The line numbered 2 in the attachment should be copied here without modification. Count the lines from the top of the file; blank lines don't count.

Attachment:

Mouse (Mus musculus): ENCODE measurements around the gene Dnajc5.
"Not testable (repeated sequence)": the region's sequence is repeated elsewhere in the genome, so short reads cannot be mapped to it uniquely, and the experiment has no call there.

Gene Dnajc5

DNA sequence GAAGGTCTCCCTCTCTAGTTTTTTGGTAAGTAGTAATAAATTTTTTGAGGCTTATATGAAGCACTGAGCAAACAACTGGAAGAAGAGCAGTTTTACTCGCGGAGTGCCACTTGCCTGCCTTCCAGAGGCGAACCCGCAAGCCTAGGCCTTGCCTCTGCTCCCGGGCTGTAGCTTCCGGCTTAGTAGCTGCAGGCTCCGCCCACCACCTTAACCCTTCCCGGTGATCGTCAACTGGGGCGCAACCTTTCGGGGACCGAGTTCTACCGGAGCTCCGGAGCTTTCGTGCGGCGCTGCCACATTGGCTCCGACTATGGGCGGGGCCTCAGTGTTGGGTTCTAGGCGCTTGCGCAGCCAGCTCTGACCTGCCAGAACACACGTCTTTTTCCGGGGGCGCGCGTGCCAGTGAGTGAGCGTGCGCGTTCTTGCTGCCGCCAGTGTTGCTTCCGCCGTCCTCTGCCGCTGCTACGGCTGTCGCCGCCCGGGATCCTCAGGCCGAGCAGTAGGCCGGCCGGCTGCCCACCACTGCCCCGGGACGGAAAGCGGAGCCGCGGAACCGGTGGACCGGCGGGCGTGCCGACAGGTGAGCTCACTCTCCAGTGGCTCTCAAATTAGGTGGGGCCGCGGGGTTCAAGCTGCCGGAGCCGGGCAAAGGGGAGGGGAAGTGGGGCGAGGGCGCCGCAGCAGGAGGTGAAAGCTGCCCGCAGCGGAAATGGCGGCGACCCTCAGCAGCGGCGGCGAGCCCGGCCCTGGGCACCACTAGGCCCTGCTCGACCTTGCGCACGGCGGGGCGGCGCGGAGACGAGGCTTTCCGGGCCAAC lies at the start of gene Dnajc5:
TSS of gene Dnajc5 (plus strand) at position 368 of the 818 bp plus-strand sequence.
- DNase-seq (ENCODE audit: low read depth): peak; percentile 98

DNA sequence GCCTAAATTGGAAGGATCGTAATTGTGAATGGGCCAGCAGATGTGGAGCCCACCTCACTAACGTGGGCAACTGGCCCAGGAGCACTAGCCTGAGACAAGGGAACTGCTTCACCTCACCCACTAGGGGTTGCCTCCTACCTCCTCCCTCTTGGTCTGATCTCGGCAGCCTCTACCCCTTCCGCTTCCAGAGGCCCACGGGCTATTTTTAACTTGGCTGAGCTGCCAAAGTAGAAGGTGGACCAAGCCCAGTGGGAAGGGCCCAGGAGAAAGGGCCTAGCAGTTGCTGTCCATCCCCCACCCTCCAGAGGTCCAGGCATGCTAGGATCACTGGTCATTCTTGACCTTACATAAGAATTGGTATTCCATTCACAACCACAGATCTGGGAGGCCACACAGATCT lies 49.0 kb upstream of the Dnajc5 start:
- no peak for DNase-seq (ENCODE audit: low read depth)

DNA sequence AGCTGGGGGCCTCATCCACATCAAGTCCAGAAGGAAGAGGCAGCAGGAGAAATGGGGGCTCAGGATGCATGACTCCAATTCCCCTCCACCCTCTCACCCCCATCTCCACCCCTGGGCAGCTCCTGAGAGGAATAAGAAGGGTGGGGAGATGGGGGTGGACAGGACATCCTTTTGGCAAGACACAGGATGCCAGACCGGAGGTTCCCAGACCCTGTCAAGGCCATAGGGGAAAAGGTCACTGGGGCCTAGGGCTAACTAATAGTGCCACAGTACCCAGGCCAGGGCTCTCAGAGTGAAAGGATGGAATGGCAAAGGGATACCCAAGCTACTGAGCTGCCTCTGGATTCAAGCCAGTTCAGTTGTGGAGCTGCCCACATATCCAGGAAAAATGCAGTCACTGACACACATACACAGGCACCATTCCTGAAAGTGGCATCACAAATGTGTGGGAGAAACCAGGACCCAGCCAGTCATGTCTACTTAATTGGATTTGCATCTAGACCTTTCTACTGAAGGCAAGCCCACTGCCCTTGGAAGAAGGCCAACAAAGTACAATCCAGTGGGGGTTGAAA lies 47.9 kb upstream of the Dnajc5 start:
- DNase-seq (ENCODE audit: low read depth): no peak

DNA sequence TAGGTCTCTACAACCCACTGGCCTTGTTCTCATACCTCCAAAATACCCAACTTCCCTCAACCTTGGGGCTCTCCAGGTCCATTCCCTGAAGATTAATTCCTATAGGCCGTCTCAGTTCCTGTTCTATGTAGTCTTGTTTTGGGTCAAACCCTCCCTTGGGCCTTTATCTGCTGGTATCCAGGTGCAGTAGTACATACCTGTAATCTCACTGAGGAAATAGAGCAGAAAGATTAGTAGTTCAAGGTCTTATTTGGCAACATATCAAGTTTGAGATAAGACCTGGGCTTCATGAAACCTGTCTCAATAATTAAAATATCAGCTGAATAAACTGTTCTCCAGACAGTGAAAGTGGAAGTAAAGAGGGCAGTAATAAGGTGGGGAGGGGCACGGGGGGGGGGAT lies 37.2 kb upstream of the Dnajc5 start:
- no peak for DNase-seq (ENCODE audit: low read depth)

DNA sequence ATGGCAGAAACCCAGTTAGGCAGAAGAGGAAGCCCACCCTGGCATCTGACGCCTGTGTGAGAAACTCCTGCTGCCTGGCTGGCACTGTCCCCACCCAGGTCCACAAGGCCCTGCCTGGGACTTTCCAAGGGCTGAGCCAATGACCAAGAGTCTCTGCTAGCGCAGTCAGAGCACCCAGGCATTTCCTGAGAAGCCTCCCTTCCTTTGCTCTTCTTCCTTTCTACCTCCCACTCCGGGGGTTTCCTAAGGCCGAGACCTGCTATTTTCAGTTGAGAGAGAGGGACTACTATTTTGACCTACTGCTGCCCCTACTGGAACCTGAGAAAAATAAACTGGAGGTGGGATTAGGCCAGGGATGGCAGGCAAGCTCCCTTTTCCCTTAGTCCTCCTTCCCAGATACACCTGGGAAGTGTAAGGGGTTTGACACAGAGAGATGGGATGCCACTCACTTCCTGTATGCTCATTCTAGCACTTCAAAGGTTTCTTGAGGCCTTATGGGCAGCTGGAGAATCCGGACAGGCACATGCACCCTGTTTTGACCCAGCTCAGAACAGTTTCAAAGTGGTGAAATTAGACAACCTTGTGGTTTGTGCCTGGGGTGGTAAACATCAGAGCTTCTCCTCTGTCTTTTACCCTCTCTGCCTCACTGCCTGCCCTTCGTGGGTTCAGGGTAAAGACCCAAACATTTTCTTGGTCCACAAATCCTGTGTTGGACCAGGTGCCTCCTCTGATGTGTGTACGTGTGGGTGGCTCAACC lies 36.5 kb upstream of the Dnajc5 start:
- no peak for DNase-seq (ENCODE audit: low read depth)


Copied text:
"Not testable (repeated sequence)": the region's sequence is repeated elsewhere in the genome, so short reads cannot be mapped to it uniquely, and the experiment has no call there.